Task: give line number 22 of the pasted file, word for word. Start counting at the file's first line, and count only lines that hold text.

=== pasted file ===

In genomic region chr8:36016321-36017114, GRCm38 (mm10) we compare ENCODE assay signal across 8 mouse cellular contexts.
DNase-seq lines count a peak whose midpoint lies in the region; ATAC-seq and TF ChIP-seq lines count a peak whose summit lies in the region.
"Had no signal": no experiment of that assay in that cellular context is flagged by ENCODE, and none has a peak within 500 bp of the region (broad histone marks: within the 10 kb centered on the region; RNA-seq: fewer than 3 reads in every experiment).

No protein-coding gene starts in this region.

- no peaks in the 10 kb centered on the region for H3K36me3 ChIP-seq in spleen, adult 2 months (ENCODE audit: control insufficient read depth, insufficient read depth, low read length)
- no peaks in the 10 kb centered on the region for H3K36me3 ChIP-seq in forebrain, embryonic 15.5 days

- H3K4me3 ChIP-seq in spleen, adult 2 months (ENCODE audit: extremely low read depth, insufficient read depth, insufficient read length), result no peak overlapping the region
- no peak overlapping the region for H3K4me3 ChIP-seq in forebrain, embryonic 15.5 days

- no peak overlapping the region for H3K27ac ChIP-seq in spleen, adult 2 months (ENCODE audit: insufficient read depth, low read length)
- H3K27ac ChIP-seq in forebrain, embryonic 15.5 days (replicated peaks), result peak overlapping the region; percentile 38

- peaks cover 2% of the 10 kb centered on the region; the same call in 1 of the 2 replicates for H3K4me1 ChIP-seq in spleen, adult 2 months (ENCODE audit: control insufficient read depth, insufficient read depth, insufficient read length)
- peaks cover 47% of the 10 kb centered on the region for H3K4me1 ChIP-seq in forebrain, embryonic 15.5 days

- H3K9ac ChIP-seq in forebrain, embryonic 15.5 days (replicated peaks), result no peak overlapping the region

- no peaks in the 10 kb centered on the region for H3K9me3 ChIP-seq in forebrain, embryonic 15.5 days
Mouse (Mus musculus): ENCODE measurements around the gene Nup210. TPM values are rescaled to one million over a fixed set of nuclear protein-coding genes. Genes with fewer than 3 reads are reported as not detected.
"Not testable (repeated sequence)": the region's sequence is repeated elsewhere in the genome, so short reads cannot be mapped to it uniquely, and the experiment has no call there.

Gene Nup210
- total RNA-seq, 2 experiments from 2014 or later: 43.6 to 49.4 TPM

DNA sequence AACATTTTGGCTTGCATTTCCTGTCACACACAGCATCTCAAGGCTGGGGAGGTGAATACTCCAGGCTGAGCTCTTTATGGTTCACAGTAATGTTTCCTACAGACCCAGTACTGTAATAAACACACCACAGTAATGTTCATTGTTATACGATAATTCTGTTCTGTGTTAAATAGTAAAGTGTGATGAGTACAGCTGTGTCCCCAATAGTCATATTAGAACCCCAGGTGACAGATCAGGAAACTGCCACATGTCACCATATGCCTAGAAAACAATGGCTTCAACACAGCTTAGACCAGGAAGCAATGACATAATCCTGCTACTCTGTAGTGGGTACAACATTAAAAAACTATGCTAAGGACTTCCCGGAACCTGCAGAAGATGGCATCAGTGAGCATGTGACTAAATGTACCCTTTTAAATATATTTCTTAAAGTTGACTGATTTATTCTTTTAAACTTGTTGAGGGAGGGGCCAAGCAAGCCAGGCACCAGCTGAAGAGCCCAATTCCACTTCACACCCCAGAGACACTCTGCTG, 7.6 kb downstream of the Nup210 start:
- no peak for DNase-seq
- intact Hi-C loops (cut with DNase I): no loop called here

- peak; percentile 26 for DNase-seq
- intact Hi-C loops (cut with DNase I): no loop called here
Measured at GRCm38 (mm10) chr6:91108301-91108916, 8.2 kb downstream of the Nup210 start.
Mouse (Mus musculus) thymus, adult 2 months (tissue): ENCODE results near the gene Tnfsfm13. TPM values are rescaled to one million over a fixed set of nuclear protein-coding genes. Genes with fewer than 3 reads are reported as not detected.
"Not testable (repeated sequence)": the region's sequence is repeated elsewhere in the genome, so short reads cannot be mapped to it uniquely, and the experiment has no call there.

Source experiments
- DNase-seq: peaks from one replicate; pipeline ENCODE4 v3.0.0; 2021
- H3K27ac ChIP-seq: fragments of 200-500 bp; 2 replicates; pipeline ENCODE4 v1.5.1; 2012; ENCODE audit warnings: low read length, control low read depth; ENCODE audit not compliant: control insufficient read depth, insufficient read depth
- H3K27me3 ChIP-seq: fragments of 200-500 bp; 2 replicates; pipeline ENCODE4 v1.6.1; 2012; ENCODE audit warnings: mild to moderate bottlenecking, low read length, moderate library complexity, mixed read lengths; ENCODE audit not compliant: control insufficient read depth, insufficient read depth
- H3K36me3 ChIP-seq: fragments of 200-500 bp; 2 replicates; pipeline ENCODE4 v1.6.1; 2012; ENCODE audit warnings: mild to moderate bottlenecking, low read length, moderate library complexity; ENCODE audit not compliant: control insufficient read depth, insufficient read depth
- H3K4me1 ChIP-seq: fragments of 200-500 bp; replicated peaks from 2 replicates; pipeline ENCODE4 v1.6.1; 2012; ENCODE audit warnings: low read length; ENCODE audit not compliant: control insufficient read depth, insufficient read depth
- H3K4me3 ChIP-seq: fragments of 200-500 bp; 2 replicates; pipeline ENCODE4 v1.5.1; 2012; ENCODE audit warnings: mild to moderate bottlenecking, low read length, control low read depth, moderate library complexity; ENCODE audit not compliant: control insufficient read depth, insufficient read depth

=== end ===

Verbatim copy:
- peak; percentile 26 for DNase-seq